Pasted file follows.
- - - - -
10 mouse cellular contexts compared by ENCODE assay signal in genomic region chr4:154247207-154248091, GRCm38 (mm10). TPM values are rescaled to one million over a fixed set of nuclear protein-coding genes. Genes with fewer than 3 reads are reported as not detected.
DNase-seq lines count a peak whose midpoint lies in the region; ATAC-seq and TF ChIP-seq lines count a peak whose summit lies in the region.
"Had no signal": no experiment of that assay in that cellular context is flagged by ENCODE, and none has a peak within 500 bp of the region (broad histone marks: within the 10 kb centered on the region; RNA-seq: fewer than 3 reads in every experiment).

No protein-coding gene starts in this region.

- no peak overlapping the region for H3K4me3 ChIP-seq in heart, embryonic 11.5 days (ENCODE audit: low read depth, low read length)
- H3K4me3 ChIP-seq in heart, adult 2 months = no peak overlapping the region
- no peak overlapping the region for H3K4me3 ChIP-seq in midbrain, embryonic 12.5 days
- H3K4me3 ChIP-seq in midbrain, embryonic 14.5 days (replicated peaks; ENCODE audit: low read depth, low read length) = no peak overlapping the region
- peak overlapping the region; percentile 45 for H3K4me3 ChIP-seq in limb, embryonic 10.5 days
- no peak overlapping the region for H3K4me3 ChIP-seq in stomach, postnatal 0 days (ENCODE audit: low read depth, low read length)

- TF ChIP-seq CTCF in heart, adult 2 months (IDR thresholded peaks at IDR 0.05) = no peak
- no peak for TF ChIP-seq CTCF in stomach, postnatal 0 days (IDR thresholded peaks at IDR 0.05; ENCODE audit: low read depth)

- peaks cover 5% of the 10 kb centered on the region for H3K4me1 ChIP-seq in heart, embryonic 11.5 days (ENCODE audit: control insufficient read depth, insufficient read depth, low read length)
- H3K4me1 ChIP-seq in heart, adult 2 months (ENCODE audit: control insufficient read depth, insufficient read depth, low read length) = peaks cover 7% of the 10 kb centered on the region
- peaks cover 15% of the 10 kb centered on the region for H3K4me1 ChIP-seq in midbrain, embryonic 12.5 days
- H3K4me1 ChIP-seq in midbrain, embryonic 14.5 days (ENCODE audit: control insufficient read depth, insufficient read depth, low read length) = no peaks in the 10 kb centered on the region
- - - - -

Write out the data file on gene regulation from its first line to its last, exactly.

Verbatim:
10 mouse cellular contexts compared by ENCODE assay signal in genomic region chr4:154247207-154248091, GRCm38 (mm10). TPM values are rescaled to one million over a fixed set of nuclear protein-coding genes. Genes with fewer than 3 reads are reported as not detected.
DNase-seq lines count a peak whose midpoint lies in the region; ATAC-seq and TF ChIP-seq lines count a peak whose summit lies in the region.
"Had no signal": no experiment of that assay in that cellular context is flagged by ENCODE, and none has a peak within 500 bp of the region (broad histone marks: within the 10 kb centered on the region; RNA-seq: fewer than 3 reads in every experiment).

No protein-coding gene starts in this region.

- no peak overlapping the region for H3K4me3 ChIP-seq in heart, embryonic 11.5 days (ENCODE audit: low read depth, low read length)
- H3K4me3 ChIP-seq in heart, adult 2 months = no peak overlapping the region
- no peak overlapping the region for H3K4me3 ChIP-seq in midbrain, embryonic 12.5 days
- H3K4me3 ChIP-seq in midbrain, embryonic 14.5 days (replicated peaks; ENCODE audit: low read depth, low read length) = no peak overlapping the region
- peak overlapping the region; percentile 45 for H3K4me3 ChIP-seq in limb, embryonic 10.5 days
- no peak overlapping the region for H3K4me3 ChIP-seq in stomach, postnatal 0 days (ENCODE audit: low read depth, low read length)

- TF ChIP-seq CTCF in heart, adult 2 months (IDR thresholded peaks at IDR 0.05) = no peak
- no peak for TF ChIP-seq CTCF in stomach, postnatal 0 days (IDR thresholded peaks at IDR 0.05; ENCODE audit: low read depth)

- peaks cover 5% of the 10 kb centered on the region for H3K4me1 ChIP-seq in heart, embryonic 11.5 days (ENCODE audit: control insufficient read depth, insufficient read depth, low read length)
- H3K4me1 ChIP-seq in heart, adult 2 months (ENCODE audit: control insufficient read depth, insufficient read depth, low read length) = peaks cover 7% of the 10 kb centered on the region
- peaks cover 15% of the 10 kb centered on the region for H3K4me1 ChIP-seq in midbrain, embryonic 12.5 days
- H3K4me1 ChIP-seq in midbrain, embryonic 14.5 days (ENCODE audit: control insufficient read depth, insufficient read depth, low read length) = no peaks in the 10 kb centered on the region